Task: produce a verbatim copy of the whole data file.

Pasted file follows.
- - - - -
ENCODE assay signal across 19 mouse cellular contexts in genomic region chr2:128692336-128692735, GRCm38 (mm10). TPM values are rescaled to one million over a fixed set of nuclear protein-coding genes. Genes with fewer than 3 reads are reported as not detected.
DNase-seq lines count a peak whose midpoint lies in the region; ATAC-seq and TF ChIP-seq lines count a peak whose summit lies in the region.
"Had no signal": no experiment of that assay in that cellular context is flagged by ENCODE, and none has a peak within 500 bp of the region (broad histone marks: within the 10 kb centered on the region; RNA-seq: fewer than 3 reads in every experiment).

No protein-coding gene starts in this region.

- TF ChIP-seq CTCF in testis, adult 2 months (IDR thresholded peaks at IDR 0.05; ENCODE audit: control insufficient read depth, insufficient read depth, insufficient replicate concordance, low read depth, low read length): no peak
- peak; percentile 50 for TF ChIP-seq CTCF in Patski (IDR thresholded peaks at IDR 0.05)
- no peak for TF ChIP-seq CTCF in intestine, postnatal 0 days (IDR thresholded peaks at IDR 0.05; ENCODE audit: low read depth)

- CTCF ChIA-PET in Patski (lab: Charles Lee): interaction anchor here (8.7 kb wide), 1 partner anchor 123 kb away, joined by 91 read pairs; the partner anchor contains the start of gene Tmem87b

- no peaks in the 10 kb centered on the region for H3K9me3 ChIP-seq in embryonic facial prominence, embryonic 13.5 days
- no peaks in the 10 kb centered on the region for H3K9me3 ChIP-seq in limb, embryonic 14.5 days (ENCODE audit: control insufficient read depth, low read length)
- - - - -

ENCODE assay signal across 19 mouse cellular contexts in genomic region chr2:128692336-128692735, GRCm38 (mm10). TPM values are rescaled to one million over a fixed set of nuclear protein-coding genes. Genes with fewer than 3 reads are reported as not detected.
DNase-seq lines count a peak whose midpoint lies in the region; ATAC-seq and TF ChIP-seq lines count a peak whose summit lies in the region.
"Had no signal": no experiment of that assay in that cellular context is flagged by ENCODE, and none has a peak within 500 bp of the region (broad histone marks: within the 10 kb centered on the region; RNA-seq: fewer than 3 reads in every experiment).

No protein-coding gene starts in this region.

- TF ChIP-seq CTCF in testis, adult 2 months (IDR thresholded peaks at IDR 0.05; ENCODE audit: control insufficient read depth, insufficient read depth, insufficient replicate concordance, low read depth, low read length): no peak
- peak; percentile 50 for TF ChIP-seq CTCF in Patski (IDR thresholded peaks at IDR 0.05)
- no peak for TF ChIP-seq CTCF in intestine, postnatal 0 days (IDR thresholded peaks at IDR 0.05; ENCODE audit: low read depth)

- CTCF ChIA-PET in Patski (lab: Charles Lee): interaction anchor here (8.7 kb wide), 1 partner anchor 123 kb away, joined by 91 read pairs; the partner anchor contains the start of gene Tmem87b

- no peaks in the 10 kb centered on the region for H3K9me3 ChIP-seq in embryonic facial prominence, embryonic 13.5 days
- no peaks in the 10 kb centered on the region for H3K9me3 ChIP-seq in limb, embryonic 14.5 days (ENCODE audit: control insufficient read depth, low read length)